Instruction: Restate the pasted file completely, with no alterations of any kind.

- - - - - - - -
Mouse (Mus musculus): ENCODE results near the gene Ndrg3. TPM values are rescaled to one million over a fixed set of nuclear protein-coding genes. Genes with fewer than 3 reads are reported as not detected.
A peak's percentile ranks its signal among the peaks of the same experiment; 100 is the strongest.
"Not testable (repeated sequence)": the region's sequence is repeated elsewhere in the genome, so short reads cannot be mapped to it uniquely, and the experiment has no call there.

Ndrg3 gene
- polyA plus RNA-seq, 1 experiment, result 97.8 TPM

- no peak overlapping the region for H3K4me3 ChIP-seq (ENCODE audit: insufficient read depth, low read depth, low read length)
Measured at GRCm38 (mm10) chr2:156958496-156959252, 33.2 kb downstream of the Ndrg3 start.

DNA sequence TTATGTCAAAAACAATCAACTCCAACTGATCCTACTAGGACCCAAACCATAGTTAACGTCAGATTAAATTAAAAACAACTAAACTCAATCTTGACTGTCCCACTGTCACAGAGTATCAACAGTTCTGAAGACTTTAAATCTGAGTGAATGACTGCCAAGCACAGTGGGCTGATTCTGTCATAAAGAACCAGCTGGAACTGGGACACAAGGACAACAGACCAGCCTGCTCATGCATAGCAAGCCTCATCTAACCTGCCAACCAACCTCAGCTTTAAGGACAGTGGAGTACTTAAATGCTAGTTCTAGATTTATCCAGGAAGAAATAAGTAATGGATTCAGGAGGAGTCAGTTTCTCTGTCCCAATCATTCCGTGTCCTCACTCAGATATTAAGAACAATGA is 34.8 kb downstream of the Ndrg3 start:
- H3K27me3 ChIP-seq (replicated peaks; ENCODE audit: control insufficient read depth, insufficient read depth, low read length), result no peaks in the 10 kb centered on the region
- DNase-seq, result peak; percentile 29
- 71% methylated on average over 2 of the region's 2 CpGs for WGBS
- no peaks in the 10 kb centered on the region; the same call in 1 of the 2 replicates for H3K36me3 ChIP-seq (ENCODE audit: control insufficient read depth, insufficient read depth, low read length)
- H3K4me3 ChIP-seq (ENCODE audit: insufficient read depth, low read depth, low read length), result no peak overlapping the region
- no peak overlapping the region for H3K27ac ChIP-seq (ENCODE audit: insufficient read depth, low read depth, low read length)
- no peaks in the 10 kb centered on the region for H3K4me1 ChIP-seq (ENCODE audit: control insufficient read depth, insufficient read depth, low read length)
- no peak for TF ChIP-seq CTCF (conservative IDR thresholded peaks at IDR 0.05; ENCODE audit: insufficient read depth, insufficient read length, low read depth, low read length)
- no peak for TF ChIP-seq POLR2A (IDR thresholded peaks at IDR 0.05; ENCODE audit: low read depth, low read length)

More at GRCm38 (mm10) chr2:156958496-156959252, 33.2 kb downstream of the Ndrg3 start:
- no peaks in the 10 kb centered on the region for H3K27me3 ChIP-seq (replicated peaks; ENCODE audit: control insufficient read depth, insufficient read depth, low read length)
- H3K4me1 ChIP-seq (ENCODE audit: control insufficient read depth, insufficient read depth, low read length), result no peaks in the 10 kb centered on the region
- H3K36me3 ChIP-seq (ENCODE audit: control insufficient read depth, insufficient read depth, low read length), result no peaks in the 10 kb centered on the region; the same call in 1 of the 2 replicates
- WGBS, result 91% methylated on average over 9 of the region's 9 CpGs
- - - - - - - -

Mouse (Mus musculus): ENCODE results near the gene Ndrg3. TPM values are rescaled to one million over a fixed set of nuclear protein-coding genes. Genes with fewer than 3 reads are reported as not detected.
A peak's percentile ranks its signal among the peaks of the same experiment; 100 is the strongest.
"Not testable (repeated sequence)": the region's sequence is repeated elsewhere in the genome, so short reads cannot be mapped to it uniquely, and the experiment has no call there.

Ndrg3 gene
- polyA plus RNA-seq, 1 experiment, result 97.8 TPM

- no peak overlapping the region for H3K4me3 ChIP-seq (ENCODE audit: insufficient read depth, low read depth, low read length)
Measured at GRCm38 (mm10) chr2:156958496-156959252, 33.2 kb downstream of the Ndrg3 start.

DNA sequence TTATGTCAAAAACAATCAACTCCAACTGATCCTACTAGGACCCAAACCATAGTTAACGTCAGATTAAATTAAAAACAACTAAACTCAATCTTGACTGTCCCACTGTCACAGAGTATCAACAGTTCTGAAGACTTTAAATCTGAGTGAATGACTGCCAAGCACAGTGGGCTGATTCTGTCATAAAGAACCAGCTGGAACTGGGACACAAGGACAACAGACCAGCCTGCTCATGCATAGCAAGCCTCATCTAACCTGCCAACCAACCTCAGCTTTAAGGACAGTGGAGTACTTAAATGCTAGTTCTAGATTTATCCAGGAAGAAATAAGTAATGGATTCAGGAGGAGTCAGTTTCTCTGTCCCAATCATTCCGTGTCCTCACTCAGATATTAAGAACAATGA is 34.8 kb downstream of the Ndrg3 start:
- H3K27me3 ChIP-seq (replicated peaks; ENCODE audit: control insufficient read depth, insufficient read depth, low read length), result no peaks in the 10 kb centered on the region
- DNase-seq, result peak; percentile 29
- 71% methylated on average over 2 of the region's 2 CpGs for WGBS
- no peaks in the 10 kb centered on the region; the same call in 1 of the 2 replicates for H3K36me3 ChIP-seq (ENCODE audit: control insufficient read depth, insufficient read depth, low read length)
- H3K4me3 ChIP-seq (ENCODE audit: insufficient read depth, low read depth, low read length), result no peak overlapping the region
- no peak overlapping the region for H3K27ac ChIP-seq (ENCODE audit: insufficient read depth, low read depth, low read length)
- no peaks in the 10 kb centered on the region for H3K4me1 ChIP-seq (ENCODE audit: control insufficient read depth, insufficient read depth, low read length)
- no peak for TF ChIP-seq CTCF (conservative IDR thresholded peaks at IDR 0.05; ENCODE audit: insufficient read depth, insufficient read length, low read depth, low read length)
- no peak for TF ChIP-seq POLR2A (IDR thresholded peaks at IDR 0.05; ENCODE audit: low read depth, low read length)

More at GRCm38 (mm10) chr2:156958496-156959252, 33.2 kb downstream of the Ndrg3 start:
- no peaks in the 10 kb centered on the region for H3K27me3 ChIP-seq (replicated peaks; ENCODE audit: control insufficient read depth, insufficient read depth, low read length)
- H3K4me1 ChIP-seq (ENCODE audit: control insufficient read depth, insufficient read depth, low read length), result no peaks in the 10 kb centered on the region
- H3K36me3 ChIP-seq (ENCODE audit: control insufficient read depth, insufficient read depth, low read length), result no peaks in the 10 kb centered on the region; the same call in 1 of the 2 replicates
- WGBS, result 91% methylated on average over 9 of the region's 9 CpGs